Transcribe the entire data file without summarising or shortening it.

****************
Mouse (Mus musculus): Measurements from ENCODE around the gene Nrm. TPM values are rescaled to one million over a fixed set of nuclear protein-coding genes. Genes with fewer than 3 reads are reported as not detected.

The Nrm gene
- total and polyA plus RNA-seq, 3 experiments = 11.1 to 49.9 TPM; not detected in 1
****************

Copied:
Mouse (Mus musculus): Measurements from ENCODE around the gene Nrm. TPM values are rescaled to one million over a fixed set of nuclear protein-coding genes. Genes with fewer than 3 reads are reported as not detected.

The Nrm gene
- total and polyA plus RNA-seq, 3 experiments = 11.1 to 49.9 TPM; not detected in 1